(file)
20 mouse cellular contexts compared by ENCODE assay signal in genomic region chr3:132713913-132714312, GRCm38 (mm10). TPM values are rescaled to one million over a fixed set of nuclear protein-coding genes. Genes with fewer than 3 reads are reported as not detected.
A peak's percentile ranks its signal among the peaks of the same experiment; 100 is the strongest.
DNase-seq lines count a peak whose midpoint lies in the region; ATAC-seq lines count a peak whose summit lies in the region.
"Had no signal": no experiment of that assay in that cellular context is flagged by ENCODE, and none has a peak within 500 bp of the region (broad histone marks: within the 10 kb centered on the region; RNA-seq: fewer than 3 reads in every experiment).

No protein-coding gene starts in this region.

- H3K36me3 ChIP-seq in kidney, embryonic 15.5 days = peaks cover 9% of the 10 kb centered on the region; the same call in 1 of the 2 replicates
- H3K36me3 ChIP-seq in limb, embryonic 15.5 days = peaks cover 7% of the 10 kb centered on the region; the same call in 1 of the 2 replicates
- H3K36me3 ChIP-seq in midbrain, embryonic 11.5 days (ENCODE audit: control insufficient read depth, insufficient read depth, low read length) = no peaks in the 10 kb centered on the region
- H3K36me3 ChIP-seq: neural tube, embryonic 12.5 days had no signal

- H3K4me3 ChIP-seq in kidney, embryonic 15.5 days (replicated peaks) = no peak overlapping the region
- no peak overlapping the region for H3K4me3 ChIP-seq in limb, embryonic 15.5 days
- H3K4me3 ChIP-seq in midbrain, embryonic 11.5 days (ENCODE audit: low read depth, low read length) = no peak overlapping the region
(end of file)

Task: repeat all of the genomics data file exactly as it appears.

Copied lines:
20 mouse cellular contexts compared by ENCODE assay signal in genomic region chr3:132713913-132714312, GRCm38 (mm10). TPM values are rescaled to one million over a fixed set of nuclear protein-coding genes. Genes with fewer than 3 reads are reported as not detected.
A peak's percentile ranks its signal among the peaks of the same experiment; 100 is the strongest.
DNase-seq lines count a peak whose midpoint lies in the region; ATAC-seq lines count a peak whose summit lies in the region.
"Had no signal": no experiment of that assay in that cellular context is flagged by ENCODE, and none has a peak within 500 bp of the region (broad histone marks: within the 10 kb centered on the region; RNA-seq: fewer than 3 reads in every experiment).

No protein-coding gene starts in this region.

- H3K36me3 ChIP-seq in kidney, embryonic 15.5 days = peaks cover 9% of the 10 kb centered on the region; the same call in 1 of the 2 replicates
- H3K36me3 ChIP-seq in limb, embryonic 15.5 days = peaks cover 7% of the 10 kb centered on the region; the same call in 1 of the 2 replicates
- H3K36me3 ChIP-seq in midbrain, embryonic 11.5 days (ENCODE audit: control insufficient read depth, insufficient read depth, low read length) = no peaks in the 10 kb centered on the region
- H3K36me3 ChIP-seq: neural tube, embryonic 12.5 days had no signal

- H3K4me3 ChIP-seq in kidney, embryonic 15.5 days (replicated peaks) = no peak overlapping the region
- no peak overlapping the region for H3K4me3 ChIP-seq in limb, embryonic 15.5 days
- H3K4me3 ChIP-seq in midbrain, embryonic 11.5 days (ENCODE audit: low read depth, low read length) = no peak overlapping the region